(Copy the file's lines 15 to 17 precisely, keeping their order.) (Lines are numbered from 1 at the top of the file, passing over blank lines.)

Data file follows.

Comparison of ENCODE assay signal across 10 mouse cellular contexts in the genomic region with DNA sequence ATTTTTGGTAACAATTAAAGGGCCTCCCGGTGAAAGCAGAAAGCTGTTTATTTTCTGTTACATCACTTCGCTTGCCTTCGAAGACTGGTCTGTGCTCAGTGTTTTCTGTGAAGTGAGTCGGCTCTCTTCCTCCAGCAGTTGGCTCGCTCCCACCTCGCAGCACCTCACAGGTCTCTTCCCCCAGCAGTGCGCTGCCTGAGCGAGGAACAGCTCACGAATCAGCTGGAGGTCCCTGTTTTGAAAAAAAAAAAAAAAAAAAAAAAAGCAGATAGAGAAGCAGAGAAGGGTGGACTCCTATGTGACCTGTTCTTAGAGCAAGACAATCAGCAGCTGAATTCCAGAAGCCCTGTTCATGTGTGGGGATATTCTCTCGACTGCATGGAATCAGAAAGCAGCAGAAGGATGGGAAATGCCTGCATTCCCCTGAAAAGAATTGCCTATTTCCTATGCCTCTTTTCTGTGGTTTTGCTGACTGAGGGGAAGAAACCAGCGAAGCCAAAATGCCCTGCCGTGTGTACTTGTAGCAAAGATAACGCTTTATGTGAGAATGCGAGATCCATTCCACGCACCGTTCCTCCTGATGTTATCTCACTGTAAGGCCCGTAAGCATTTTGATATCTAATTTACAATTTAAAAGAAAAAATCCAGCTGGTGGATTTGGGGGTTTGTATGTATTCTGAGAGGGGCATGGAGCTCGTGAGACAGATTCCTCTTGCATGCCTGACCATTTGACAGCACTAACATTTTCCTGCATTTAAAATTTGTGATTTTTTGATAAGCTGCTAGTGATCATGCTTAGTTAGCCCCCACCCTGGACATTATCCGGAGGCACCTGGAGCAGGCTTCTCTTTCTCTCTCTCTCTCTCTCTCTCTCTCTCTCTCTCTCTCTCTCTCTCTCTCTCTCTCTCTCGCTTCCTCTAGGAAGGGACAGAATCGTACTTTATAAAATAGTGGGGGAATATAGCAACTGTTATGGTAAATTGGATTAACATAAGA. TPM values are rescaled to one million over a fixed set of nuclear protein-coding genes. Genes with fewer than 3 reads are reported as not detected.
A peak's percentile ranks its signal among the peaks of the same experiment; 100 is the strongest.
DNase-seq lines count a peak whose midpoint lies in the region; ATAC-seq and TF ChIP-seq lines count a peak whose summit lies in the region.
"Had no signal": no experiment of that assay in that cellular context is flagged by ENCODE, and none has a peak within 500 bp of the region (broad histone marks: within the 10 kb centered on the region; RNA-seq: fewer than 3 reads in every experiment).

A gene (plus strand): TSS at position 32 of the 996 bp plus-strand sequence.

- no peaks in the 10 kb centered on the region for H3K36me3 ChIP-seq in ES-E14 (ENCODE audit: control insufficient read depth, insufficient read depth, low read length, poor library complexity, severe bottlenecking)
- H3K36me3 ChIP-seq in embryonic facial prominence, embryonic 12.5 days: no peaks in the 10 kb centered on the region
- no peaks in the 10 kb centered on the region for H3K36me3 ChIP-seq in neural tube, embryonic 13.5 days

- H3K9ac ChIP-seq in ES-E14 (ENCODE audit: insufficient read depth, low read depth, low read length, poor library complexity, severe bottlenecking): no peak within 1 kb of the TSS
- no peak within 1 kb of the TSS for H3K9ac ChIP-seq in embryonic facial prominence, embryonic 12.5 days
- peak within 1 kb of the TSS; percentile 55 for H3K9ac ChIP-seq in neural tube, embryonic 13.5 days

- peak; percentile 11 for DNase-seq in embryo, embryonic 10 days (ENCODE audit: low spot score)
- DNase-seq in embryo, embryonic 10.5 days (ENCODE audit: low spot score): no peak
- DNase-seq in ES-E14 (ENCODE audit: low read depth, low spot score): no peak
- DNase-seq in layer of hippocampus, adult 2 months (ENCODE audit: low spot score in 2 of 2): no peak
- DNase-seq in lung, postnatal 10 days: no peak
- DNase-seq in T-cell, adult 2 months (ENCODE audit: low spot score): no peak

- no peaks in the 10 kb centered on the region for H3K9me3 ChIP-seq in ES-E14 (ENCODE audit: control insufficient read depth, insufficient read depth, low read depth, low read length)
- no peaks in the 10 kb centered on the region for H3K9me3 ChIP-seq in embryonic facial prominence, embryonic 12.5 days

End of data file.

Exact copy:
- DNase-seq in layer of hippocampus, adult 2 months (ENCODE audit: low spot score in 2 of 2): no peak
- DNase-seq in lung, postnatal 10 days: no peak
- DNase-seq in T-cell, adult 2 months (ENCODE audit: low spot score): no peak